Trey Roberts is a litigator with a broad base of diverse commercial litigation experience, including trusts and estates litigation, as well as product liability litigation for the pharmaceutical and medical device industries.
In the trusts and estates litigation area, Trey focuses on disputes among institutional and private trustees, individuals, family offices, family and closely held companies, and nonprofit organizations. He has handled matters involving wills, trusts, fiduciaries and charitable gifts that require sophisticated consideration of legal issues, as well as the emotional and personal implications for those involved. He has also successfully handled such matters on appeal. He is also active in monitoring and assisting with drafting legislation impacting this area of law. Representative clients include Wells Fargo, U.S. Bank, Bank of America, Ameriprise Financial, Anchor Bank and Minnesota Public Radio, as well as families and individuals.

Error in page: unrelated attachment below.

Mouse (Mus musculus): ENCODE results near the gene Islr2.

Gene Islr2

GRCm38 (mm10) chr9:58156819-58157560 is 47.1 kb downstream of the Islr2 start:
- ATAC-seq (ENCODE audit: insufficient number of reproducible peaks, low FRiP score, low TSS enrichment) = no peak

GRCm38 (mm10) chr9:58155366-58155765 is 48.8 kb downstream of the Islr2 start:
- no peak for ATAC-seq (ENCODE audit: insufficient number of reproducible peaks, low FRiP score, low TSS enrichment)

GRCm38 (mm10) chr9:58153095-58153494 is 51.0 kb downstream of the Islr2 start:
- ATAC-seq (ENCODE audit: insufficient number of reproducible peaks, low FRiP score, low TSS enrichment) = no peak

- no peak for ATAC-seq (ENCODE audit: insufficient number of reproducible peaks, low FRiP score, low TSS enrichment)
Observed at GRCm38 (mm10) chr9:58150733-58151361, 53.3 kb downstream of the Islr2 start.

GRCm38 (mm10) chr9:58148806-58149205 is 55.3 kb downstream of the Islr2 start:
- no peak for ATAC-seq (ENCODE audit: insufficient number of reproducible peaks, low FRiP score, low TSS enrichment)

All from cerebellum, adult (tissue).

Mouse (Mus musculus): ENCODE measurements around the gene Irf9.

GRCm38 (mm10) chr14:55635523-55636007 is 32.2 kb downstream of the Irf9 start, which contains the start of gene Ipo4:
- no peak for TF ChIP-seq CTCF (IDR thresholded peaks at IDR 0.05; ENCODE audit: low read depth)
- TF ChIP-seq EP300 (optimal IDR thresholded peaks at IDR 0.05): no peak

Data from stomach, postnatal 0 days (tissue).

Trey typically serves as the lead lawyer, including in matters involving:
- Resolution of beneficiaries' objections to estate and trust administration
- Claims of incapacity and undue influence
- Negotiation of trust interpretation involving non-profit entities and attorneys general
- Court approval of unusual investments
- Trustees and family offices in litigation involving trust or family assets
- Contested change in trustee
In the product liability area, Trey has played prominent roles on defense teams for several major matters, including the following:
- National Counsel for Novartis Pharmaceuticals in hormone therapy litigation
- National Counsel for Novartis Pharmaceuticals in Zelnorm litigation
- Federal multi-district litigation (MDL) and Minnesota state court representation of Guidant in defibrillator and pacemaker litigation
- Regional trial preparation for pharmaceutical manufacturer in diet-drug litigation
Trey frequently appears in both state and federal courts for trials, trust accountings, reformation and termination proceedings, temporary restraining orders and injunctions, and discovery and dispositive motions.